Ski Photos. Winter 2016-2017

Quick "photo dump"...

These haven't been posted anywhere else, in most cases. It's quick, it's dirty, and it's in no sort of order. Pretty stuff, white stuff, cold stuff. Wyoming and Colorado. Tetons, Rocky Mountain National Park, Silverton. Late November to early April. This kind of wraps the regular winter ski season. Now begins spring "expedition season". Still skiing, just different. Skis are smaller, backpacks get bigger.


































Thursday, January 26, 2017

Three Things Thursday, Issue #22

Pitch 9 of 11. Aguja de l'S. Parque Nacional Los Glaciares. Argentina. January 24, 2017
Three quickies:
  • Choose the right footwear. When you can, walk in shoes optimized for walking, rock climb in shoes optimized for rock, and tromp on snow and ice in appropriate kicks. When an endeavor involves all of these things, that gets tough. Make your compromises wisely... For instance, here in Patagonia, we're tackling big climbs after pretty big walks. Our packs are relatively small, and the approaches are strenuous but not technical. Walking in walking shoes, carrying the boots, seems like the call. Those choosing to walk in mountaineering boots are suffering for that choice. 
  • Use rituals to keep safe
  • Couples? Climbing, skiing, backpacking, hiking? Pure joy, or confounding suffering? Some thoughts on making it work

Friday, January 20, 2017

Alpine Climbing Gear List, 2017 Version.

Perfect granite and carefully selected gear. Paso Guillaumet,
Patagonia, Argentina. Jan 18, 2017.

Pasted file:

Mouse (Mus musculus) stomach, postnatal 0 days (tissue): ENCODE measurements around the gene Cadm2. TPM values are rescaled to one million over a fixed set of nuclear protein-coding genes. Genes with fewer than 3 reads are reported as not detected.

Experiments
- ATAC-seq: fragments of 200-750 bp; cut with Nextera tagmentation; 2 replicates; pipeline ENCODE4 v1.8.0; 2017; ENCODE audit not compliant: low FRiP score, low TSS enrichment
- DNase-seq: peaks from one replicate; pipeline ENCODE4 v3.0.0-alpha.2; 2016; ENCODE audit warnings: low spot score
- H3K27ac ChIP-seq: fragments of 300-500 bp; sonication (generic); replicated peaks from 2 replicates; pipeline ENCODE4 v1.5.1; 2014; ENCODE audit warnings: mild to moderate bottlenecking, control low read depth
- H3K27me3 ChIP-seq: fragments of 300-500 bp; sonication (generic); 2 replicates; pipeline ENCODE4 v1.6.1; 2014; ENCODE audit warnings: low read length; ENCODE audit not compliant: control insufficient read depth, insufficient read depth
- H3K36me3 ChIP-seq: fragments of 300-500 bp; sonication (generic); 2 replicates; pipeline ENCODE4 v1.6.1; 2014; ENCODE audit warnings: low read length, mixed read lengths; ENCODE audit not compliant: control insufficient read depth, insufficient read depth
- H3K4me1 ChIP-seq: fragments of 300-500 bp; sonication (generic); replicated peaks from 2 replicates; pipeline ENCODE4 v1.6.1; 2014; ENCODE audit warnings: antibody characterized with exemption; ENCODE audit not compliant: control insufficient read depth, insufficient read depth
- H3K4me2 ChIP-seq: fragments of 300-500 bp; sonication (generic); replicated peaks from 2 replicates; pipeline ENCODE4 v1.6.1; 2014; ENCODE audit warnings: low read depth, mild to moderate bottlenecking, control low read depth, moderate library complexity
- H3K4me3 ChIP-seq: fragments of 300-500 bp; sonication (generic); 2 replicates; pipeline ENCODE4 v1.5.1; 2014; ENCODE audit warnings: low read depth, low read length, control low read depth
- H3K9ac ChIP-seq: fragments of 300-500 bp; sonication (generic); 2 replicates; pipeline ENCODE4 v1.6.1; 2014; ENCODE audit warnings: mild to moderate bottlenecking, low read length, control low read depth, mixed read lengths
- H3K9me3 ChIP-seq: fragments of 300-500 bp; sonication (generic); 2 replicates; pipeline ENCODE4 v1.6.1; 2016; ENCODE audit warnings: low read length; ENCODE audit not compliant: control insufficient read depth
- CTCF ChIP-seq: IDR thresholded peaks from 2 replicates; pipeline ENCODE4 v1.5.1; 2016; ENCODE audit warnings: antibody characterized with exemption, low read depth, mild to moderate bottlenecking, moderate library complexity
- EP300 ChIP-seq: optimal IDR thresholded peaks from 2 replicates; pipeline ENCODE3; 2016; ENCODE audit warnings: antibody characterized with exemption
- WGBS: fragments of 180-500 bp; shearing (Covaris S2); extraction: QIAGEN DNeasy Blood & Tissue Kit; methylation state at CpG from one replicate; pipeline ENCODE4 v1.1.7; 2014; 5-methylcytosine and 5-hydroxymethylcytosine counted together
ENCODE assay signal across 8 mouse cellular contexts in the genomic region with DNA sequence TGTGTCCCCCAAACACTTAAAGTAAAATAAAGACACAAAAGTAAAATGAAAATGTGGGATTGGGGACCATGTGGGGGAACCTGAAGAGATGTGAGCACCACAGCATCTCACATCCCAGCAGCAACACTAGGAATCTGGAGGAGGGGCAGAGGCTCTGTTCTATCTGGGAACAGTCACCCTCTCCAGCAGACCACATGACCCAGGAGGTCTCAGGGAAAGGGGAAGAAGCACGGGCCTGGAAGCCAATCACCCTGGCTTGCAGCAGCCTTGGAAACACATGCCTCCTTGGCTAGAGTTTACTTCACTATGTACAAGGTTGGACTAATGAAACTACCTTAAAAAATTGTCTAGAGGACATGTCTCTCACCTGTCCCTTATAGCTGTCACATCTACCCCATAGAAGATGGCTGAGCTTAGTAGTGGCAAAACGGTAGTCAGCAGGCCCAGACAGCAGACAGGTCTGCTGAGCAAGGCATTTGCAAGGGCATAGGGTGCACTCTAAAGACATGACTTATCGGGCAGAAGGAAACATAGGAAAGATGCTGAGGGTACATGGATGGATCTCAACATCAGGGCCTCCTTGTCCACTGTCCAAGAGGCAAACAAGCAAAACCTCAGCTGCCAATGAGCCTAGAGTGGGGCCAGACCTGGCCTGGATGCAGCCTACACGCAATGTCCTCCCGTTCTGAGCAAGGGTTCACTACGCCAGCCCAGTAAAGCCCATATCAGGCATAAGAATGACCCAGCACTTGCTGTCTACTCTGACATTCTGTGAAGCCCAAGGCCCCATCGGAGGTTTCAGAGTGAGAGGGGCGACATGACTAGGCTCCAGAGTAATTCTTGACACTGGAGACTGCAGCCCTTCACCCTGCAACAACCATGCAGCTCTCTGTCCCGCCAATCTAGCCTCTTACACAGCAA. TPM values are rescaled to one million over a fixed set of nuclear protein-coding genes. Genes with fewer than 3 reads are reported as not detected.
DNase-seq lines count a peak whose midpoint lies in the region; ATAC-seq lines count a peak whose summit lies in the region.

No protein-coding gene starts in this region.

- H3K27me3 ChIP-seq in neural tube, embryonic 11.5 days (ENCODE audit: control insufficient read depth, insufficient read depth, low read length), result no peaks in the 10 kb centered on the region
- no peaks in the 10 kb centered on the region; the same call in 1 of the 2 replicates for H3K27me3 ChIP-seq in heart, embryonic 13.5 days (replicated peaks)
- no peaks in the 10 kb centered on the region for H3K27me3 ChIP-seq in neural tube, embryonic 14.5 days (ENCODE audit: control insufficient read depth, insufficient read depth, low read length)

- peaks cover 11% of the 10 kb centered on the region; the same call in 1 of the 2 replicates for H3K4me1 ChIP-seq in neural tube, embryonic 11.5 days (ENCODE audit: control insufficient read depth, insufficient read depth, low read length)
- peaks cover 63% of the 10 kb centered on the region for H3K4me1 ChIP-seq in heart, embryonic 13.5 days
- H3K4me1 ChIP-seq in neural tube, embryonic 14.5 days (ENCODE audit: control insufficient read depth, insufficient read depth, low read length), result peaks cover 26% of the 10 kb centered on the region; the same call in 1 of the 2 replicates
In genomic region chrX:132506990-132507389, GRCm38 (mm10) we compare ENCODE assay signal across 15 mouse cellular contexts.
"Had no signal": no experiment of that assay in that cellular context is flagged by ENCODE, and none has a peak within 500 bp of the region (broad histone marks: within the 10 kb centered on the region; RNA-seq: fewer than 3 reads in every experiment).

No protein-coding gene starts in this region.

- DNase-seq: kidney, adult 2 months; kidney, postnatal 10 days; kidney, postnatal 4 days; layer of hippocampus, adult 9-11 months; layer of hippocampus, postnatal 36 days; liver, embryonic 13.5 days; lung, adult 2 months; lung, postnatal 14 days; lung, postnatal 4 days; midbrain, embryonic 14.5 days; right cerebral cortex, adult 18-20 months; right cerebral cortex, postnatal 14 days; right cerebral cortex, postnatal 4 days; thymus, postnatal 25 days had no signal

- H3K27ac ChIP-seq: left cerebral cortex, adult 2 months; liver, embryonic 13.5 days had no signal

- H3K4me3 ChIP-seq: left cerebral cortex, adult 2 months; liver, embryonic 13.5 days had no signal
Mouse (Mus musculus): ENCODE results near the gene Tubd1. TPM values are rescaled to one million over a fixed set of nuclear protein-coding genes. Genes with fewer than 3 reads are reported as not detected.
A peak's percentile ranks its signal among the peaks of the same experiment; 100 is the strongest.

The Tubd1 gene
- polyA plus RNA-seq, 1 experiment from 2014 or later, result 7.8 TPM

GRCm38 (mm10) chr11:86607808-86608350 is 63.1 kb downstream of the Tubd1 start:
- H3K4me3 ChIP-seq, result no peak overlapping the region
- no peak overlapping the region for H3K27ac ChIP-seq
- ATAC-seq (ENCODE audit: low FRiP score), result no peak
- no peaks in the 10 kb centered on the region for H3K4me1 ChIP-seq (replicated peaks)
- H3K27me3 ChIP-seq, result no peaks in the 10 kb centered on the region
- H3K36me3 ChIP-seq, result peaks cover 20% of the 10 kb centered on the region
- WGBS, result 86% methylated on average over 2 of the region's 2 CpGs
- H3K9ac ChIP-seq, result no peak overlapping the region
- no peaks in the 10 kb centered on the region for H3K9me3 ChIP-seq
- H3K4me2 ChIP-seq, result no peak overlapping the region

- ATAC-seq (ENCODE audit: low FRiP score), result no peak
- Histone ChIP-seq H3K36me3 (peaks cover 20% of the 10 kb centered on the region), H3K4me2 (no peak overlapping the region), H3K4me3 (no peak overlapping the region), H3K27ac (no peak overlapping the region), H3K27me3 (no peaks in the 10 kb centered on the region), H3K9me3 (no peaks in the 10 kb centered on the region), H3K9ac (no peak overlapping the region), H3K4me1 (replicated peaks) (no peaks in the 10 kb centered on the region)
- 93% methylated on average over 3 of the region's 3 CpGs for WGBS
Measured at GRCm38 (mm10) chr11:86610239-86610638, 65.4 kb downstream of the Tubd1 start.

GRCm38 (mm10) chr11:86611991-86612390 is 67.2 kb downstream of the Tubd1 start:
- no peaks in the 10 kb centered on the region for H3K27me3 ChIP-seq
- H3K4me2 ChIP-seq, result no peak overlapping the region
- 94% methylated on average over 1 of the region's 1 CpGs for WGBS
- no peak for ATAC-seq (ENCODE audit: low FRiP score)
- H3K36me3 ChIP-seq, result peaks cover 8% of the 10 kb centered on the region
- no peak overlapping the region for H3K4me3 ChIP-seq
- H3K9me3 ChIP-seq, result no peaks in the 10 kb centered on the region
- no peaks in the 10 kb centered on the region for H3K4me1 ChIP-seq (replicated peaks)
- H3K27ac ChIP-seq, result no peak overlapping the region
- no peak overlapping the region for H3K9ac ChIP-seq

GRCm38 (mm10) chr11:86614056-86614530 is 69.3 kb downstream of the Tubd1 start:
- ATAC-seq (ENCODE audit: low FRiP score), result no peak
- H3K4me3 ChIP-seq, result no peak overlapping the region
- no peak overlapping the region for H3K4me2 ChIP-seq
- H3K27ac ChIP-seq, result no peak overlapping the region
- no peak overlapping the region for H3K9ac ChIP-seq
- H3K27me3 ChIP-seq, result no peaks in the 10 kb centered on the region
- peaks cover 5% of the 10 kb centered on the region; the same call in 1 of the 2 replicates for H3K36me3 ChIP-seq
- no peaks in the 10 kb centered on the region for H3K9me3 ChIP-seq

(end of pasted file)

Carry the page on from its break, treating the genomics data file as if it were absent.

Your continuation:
This oughta be fairly timely... I'm in the shadow of one of alpinism's most classic sky-lines, pondering gear, weight, logistics, and strategy while waiting for good weather in El Chalten. The climbing here is technical, long, with steep, human-powered approaches. In many ways, it is among the most challenging venues to pack for. What works here will work in any non-winter alpine range. Here's what we're packing for huge alpine mixed ice, snow, and rock climbs of Argentine Patagonia.

I divide the packing list right away into group and individual gear. If someone is equipped exactly this way, by my scale it should come to about 27 pounds individually. The group stuff, listed further below, comes to basically the same weight, but is then roughly divided in half. So the total team weight comes to about 84 pounds. And that is everything... Clothes, boots, rock shoes, tools, spikes, camping, food, rack, ropes, etc.  This is a hearty rack of pro, and two 60m ropes. Steel crampons, two ice tools per person... basically, for the most technical routes around. Put each climber in his or her clothes and personal climbing gear, and put a lead rope in play with the gear on the harness, and the packs end up being about 30 and 20 pounds. Now, that's not lightweight. But a competent climbing team should be able to climb smoothly to about 5.8 and WI 4 with packs like that. When it gets harder, get out the other rope and haul the heavier pack.